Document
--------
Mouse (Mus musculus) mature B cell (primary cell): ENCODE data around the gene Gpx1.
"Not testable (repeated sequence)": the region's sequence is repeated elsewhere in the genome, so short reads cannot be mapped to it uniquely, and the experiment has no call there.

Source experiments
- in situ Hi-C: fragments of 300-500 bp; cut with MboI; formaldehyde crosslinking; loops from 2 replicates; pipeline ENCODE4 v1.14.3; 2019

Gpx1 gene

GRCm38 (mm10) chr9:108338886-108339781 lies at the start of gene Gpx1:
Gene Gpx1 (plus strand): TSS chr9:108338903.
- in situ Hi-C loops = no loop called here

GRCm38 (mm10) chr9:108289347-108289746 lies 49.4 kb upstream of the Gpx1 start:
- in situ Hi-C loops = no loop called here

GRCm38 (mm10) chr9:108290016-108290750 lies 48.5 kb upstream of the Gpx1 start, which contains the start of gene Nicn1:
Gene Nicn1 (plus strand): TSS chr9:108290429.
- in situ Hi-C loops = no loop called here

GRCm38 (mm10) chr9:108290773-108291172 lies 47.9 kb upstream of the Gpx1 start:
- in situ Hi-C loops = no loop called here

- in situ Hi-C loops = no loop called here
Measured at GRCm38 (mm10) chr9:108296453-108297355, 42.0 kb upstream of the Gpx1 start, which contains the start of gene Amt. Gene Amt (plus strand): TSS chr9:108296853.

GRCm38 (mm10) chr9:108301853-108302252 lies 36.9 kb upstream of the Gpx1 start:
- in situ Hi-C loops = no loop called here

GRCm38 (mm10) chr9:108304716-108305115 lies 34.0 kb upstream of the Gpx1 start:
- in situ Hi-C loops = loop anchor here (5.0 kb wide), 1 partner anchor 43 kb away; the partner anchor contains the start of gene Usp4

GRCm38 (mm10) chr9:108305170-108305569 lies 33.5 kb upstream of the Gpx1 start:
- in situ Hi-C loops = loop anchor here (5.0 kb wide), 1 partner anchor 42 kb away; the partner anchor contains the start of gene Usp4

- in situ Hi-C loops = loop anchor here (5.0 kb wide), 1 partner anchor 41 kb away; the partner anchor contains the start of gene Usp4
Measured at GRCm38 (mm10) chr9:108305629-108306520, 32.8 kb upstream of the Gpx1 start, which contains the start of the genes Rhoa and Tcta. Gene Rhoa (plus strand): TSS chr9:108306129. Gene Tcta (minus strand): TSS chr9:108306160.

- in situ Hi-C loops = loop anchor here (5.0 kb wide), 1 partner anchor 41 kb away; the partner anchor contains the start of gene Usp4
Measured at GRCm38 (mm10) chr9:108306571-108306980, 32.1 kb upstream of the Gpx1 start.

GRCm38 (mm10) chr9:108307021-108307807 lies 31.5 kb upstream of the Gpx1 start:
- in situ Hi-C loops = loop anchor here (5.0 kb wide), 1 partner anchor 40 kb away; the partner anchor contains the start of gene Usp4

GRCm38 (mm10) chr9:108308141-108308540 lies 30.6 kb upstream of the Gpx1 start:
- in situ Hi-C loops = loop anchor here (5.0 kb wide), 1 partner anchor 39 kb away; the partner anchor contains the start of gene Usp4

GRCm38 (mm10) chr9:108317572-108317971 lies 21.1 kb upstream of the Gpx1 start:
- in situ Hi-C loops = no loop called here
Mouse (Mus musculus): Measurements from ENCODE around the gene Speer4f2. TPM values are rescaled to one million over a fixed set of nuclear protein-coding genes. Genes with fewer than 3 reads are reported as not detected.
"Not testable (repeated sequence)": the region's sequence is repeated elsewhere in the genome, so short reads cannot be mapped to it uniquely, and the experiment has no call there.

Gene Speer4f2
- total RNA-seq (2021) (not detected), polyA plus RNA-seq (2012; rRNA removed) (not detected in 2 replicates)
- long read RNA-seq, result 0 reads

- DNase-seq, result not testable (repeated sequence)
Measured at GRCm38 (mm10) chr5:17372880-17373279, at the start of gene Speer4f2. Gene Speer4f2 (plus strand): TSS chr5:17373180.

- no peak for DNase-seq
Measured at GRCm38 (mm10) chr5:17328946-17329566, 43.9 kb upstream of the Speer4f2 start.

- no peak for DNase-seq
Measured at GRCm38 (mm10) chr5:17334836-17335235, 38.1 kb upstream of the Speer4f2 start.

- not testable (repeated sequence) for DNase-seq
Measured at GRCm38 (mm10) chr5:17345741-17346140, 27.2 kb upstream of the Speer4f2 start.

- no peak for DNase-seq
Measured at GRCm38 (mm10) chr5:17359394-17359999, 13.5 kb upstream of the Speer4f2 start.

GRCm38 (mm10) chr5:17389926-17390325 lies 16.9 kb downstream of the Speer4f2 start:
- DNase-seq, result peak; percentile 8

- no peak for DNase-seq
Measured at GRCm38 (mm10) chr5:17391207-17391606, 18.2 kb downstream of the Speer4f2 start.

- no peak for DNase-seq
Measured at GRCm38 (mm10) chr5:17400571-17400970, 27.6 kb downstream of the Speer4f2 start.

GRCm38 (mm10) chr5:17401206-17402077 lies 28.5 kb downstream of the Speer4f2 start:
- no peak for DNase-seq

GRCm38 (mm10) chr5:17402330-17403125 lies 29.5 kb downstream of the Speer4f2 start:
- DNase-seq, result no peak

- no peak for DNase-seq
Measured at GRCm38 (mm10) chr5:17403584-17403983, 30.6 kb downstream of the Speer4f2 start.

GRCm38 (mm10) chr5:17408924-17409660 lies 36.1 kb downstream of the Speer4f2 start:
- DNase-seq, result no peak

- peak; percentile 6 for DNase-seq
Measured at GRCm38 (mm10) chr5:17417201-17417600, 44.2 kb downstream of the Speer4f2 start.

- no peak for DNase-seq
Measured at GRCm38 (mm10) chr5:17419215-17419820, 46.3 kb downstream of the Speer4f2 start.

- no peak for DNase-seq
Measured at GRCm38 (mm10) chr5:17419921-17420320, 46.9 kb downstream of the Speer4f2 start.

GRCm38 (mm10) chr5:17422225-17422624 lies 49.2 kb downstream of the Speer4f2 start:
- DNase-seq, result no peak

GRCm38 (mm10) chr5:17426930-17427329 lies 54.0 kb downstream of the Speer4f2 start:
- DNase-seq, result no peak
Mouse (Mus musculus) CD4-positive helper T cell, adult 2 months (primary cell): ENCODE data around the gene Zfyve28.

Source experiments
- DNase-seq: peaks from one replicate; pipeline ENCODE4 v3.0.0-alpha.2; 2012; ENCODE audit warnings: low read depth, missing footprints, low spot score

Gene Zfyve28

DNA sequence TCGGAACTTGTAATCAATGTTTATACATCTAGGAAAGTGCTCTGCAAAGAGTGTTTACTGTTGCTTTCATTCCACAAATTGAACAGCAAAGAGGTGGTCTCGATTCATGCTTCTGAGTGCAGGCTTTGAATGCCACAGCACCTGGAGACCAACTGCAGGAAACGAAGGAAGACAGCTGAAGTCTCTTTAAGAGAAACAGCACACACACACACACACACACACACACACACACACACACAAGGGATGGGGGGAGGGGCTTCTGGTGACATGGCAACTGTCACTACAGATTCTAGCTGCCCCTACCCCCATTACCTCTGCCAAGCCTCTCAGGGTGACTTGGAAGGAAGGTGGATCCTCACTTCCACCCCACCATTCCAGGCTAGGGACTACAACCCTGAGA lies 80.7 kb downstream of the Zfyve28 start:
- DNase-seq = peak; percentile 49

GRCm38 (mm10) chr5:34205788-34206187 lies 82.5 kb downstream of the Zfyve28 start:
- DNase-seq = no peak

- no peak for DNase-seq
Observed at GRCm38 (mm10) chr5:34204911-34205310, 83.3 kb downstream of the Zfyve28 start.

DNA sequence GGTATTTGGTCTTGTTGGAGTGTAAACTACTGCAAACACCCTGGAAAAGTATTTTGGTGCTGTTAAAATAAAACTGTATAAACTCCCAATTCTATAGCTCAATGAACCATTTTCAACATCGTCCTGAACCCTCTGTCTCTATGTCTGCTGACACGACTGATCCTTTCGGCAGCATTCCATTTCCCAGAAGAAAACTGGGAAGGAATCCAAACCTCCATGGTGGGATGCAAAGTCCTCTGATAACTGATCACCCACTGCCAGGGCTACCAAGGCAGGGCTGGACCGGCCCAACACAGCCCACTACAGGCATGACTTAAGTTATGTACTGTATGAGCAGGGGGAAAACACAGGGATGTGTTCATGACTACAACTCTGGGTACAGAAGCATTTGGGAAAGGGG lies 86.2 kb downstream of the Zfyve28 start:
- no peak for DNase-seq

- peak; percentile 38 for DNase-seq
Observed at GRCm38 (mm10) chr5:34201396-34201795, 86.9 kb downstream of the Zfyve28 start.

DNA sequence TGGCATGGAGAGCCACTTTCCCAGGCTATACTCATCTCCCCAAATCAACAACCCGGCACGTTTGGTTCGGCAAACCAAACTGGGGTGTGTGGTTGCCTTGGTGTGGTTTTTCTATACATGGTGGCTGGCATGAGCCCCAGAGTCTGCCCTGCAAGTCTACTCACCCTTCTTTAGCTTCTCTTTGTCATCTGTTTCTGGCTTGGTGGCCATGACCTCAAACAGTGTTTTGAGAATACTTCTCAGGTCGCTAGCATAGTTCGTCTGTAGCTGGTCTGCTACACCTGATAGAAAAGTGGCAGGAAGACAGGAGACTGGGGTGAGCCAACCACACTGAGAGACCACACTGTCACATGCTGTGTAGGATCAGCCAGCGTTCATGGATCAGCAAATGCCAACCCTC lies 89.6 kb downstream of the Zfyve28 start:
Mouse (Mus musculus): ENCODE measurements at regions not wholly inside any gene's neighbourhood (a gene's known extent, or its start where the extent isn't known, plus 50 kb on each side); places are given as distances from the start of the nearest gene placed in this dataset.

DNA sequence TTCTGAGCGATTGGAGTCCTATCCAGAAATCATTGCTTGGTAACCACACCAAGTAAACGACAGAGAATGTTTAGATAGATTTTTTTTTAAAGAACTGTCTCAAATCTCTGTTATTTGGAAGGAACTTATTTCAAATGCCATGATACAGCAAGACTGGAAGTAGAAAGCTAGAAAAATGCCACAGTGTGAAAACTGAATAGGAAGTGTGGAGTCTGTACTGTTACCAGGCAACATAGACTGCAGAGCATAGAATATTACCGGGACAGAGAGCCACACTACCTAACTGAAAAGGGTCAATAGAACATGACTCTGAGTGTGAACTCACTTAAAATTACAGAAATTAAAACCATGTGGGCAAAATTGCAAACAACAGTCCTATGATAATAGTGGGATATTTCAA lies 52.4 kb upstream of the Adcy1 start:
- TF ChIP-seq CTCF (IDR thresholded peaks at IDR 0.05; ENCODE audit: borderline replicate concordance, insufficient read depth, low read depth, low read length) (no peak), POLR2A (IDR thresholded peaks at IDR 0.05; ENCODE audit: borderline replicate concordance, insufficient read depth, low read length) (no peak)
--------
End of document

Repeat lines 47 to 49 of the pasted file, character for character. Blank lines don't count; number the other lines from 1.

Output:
- no peak for DNase-seq
Measured at GRCm38 (mm10) chr5:17359394-17359999, 13.5 kb upstream of the Speer4f2 start.

GRCm38 (mm10) chr5:17389926-17390325 lies 16.9 kb downstream of the Speer4f2 start: